SFI session

In Sweden you can tell off the teacher for ‘overteaching’ and actually walk out and come back to class. Yes, that’s a thing I learnt  at SFI (Swedish for Immigrants).

I recently began my journey of getting integrated into the Swedish System. So far I have my personnummer (Swedish Identification Number), ID number and even most recently opened a Swedish bank account which by the way is very difficult.

I think to join the CIA, you have to go through a rigorous process like the one I went through opening my account. Those guys are thorough and petty at the same time. They almost asked whether cowrie shells are a form of currency where I come from. I swear I could read it in between their questions!

The most important part of the whole integration process is to learn Swedish and that’s why it’s important you register for SFI (Swedish for immigrants) when you first arrive. No matter who you are, if you have plans to live here you must learn the language because most employers require you to produce SFI certification when hunting for a job.  As a journalist writing for a Swedish newspaper you can imagine how important this is for me. I feel very bad whenever someone has to translate my articles. The right word here is helpless!

I’m the only African and black person in a class of 20 people. The other nineteen people are from Middle East, India, South America and some other European countries. My first day was quite dramatic. First as soon as the tutors announced that we should switch off our phones, my alarm went off.  My alarm itself is dramatic. It’s a  crowing cock. Yeah, the villager in me was exposed. And it’s in such situations that your phone decides to hang. I just wanted to die. Someone even asked if I brought poultry to class!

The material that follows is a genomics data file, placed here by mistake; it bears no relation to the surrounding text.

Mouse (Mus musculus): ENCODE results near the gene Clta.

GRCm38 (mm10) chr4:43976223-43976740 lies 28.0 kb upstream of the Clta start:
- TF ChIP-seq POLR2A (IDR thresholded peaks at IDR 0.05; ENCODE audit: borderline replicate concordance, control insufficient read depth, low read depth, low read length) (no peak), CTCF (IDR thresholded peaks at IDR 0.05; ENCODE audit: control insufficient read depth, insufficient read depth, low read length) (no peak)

My embarrassing situation was quickly forgotten when one of my classmates blurted out to the tutor: “When will you be done talking? I need to drink water. I just can’t sit here all day!”

The teacher just went quiet and showed him where to get water.

I doubt that guy meant any harm. I guess it’s a combination of language barrier, background and upbringing. A simple ‘excuse me’ would have done though. If this had happened in Kenya, by now one of them, either the tutor or student would be trending online. Someone would have recorded and released the video online. Then a battalion of hashtags would have followed debating whether the tutor should resign.

I have to go back to learning Swedish nouns and pronouns. See you on the next post!